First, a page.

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State gets federal jail funds

California and Texas team up to secure the money to jail illegal immigrants.

November 16, 2011|Richard Simon

WASHINGTON — California and Texas lawmakers formed a rare alliance to secure $240 million in federal funds to pay for jailing illegal immigrants despite a congressional drive to reduce Washington's red ink.

After a House subcommittee proposed eliminating federal reimbursements for state prisons and local jails that incarcerate about 300,000 convicted illegal immigrants nationwide, lawmakers from the two most populous blue and red states formed a rare alliance to preserve the money.

Securing the jail funding has long been one of California's top priorities in Washington.

California is expected to receive about $65.8 million, about $22 million less than anticipated, according to a state Department of Finance spokesman. But California officials in Washington expressed relief, given the earlier proposal. The money represents only a fraction of the more than $938 million in annual state costs of incarcerating illegal immigrants convicted of crimes, state officials said.

The jail funding is included in a spending bill approved by House-Senate negotiators that would prevent a government shutdown this weekend. The overall bill gives lawmakers until mid-December to complete work on spending bills for the fiscal year that began Oct. 1. It also would set funding levels for the year for a number of programs.

For The Record
Los Angeles Times Thursday, November 17, 2011 Home Edition Main News Part A Page 4 News Desk 1 inches; 35 words Type of Material: Correction
Federal jail funds: An article in the Nov. 16 LATExtra section about federal reimbursements to states for the incarceration of illegal immigrants misspelled the last name of House Appropriations Committee spokeswoman Jennifer Hing as Hinge.

No money is provided for high-speed rail, a reflection of growing uneasiness in Congress over the cost of such projects as a proposed California bullet train. A California High-Speed Rail Authority spokeswoman said the agency wasn't anticipating federal funding before 2014. But the lack of federal funding for fiscal 2012 could spell trouble in future years. "High-speed rail funding is a luxury at a time when federal dollars are scarce," said House Appropriations Committee spokeswoman Jennifer Hinge.

Money for the community development block grant, a key funding source for local efforts to generate jobs, revitalize run-down neighborhoods and help low-income residents, also was cut.

The bill reinstates higher limits on loans in high-housing-cost markets such as California but only for those insured by the Federal Housing Administration, not for those backed by Fannie Mae or Freddie Mac, as sought by a bipartisan group of California lawmakers.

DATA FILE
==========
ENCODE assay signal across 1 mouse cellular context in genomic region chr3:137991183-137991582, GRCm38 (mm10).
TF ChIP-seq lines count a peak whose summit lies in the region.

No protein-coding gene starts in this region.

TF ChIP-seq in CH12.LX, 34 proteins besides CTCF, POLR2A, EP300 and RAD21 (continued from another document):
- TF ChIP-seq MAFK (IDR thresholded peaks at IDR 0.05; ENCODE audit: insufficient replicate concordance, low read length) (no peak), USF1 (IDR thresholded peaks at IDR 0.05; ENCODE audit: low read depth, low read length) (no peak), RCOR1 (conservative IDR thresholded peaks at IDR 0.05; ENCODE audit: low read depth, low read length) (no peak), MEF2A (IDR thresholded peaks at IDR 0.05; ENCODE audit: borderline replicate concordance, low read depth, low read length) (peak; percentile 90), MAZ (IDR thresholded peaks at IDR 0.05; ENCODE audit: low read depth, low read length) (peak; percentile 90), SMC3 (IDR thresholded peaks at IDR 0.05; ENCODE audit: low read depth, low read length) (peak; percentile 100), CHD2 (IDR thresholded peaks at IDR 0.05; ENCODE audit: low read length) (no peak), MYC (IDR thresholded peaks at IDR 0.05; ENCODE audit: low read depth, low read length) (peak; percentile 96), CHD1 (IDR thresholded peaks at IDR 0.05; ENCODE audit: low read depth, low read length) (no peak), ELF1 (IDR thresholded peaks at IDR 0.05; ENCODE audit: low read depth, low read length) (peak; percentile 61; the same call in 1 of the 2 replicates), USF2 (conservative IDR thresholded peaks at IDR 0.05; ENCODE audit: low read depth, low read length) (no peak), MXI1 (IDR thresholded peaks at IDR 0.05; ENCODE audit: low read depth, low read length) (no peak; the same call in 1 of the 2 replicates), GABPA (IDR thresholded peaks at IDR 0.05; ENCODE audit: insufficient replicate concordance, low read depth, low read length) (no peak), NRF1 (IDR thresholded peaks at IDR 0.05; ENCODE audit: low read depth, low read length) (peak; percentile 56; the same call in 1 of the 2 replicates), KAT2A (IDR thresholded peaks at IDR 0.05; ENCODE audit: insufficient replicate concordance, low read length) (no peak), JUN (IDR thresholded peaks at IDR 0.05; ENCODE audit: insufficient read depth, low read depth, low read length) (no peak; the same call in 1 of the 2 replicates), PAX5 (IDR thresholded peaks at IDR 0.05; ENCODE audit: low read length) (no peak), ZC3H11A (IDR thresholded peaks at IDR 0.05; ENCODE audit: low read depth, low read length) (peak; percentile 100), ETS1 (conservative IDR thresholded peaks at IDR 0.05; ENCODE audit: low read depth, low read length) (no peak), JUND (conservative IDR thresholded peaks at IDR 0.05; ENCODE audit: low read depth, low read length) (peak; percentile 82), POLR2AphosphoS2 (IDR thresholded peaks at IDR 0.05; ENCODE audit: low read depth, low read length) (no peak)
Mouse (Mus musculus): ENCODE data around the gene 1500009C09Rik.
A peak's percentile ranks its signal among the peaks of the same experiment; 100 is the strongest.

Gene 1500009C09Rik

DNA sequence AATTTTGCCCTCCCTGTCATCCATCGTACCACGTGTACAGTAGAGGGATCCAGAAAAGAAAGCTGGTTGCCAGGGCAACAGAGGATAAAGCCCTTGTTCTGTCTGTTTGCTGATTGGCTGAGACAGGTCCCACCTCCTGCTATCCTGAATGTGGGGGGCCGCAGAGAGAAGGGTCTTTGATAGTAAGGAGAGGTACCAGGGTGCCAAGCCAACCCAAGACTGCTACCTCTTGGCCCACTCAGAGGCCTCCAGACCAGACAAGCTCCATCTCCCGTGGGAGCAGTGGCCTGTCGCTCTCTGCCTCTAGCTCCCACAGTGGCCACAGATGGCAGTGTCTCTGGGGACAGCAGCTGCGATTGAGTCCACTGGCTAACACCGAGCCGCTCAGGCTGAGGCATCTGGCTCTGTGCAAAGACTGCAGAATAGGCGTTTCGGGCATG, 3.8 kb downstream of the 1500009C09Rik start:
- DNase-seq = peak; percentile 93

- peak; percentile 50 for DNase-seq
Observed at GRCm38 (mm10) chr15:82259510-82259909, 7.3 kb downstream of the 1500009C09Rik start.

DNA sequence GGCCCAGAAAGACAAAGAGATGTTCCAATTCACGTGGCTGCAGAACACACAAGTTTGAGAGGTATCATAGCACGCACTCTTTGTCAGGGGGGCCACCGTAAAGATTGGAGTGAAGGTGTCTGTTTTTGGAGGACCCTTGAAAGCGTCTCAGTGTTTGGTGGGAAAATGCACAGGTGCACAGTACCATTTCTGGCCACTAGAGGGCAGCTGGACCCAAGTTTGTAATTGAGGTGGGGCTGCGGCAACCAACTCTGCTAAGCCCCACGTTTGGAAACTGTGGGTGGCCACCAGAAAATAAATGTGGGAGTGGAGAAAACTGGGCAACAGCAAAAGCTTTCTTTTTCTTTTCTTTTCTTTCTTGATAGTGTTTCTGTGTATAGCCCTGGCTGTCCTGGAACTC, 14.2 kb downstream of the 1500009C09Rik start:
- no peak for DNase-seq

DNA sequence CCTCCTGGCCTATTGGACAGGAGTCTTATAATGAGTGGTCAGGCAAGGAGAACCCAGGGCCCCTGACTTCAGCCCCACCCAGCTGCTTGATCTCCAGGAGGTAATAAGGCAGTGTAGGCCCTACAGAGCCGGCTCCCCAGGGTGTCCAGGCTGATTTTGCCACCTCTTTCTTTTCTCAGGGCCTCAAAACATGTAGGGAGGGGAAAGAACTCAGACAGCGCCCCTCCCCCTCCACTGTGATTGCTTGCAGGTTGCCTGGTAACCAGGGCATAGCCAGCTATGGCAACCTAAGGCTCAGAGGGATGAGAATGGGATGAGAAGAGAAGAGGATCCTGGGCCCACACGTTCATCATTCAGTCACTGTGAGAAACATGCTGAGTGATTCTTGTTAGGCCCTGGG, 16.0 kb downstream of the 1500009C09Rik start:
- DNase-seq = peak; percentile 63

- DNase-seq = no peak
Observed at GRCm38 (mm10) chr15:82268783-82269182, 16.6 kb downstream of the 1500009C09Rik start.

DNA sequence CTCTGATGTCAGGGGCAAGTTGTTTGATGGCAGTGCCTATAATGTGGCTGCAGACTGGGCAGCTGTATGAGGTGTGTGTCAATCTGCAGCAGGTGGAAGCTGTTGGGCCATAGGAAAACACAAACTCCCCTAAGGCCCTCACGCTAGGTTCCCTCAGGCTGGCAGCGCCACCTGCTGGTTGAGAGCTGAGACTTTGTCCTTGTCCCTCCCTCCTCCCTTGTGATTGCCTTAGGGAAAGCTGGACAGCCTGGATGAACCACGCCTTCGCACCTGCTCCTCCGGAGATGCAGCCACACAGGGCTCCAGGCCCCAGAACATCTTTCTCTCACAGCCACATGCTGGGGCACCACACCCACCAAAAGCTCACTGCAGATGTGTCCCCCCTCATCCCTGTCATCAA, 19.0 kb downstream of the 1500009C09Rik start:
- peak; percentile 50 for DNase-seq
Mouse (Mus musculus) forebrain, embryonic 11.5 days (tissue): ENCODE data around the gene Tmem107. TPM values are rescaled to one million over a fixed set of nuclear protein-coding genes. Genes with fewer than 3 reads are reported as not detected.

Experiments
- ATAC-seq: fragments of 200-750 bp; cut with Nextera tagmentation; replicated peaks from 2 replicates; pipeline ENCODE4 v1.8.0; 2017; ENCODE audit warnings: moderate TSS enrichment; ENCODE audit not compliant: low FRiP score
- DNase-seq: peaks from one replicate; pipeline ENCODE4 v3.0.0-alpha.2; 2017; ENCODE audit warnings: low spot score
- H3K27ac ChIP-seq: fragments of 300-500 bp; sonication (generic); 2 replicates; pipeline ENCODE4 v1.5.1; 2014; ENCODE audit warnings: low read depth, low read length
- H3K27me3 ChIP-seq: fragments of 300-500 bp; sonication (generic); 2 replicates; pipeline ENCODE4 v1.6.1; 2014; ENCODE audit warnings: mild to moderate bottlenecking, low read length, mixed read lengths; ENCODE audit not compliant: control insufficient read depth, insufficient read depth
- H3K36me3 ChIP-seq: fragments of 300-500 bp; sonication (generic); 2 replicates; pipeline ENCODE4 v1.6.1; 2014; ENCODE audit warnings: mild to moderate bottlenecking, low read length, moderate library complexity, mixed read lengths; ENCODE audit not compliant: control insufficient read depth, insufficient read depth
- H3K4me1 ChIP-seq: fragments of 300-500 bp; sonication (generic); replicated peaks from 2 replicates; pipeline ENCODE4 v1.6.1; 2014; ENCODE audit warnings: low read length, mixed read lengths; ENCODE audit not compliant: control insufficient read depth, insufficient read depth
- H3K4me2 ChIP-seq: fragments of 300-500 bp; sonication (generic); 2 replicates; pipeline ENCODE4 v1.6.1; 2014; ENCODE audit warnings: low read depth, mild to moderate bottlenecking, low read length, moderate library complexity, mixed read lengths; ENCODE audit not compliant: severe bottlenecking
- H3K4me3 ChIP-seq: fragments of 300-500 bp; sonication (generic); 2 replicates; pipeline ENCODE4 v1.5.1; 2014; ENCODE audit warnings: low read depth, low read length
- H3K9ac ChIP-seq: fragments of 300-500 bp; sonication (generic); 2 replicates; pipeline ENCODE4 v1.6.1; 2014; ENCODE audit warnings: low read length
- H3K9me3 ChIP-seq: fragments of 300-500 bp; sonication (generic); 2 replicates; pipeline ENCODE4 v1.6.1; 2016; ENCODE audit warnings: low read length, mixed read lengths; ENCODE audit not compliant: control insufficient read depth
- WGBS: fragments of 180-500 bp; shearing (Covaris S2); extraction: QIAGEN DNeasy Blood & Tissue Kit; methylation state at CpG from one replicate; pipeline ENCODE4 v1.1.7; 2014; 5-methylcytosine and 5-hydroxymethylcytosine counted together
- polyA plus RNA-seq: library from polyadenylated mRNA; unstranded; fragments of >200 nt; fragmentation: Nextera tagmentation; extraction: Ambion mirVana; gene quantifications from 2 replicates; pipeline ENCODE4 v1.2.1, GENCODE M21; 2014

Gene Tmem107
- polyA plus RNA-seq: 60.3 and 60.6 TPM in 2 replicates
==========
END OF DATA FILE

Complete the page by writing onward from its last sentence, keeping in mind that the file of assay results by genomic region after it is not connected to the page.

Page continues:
The House Appropriations Committee noted that Fannie Mae and Freddie Mac have been under public scrutiny for "questionable business practices."

Although the provision didn't go as far as he wanted, Rep. Brad Sherman (D-Sherman Oaks) called the higher $729,750 limit for FHA-insured loans the single most important provision of the bill. He said it would "prevent a collapse of housing prices in high-cost areas like Los Angeles."

In securing the jail money, California and Texas benefited from the sizes of their House delegations -- No. 1 and No. 2, respectively -- and the number of their lawmakers in key positions.

Rep. Jerry Lewis of Redlands, California's senior Republican in Congress, and Rep. David Dreier (R-San Dimas), joined Rep. John Carter (R-Texas) in making pitches to Rep. Frank R. Wolf (R-Va.), the appropriations subcommittee chairman. Wolf's panel recommends funding for the State Criminal Alien Assistance Program.

Sens. Dianne Feinstein (D-Calif.) and Kay Bailey Hutchison (R-Texas) worked together, using their positions on the Senate Appropriations Committee to preserve the funding.

They argued that local and state taxpayers shouldn't have to bear even more of a burden for the federal government's failure to control the border.

The California-Texas alliance was surprising because the states are often fierce competitors: Los Angeles beat Houston for a retired space shuttle. Dallas knocked the Lakers out of the NBA playoffs last year. And the Lone Star State is sure to crow about a census report showing that the most common state-to-state move last year was from California to Texas.

"Every once in a while we stumble onto the fact that we have more common interests than we think," Lewis said.

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richard.simon@latimes.com

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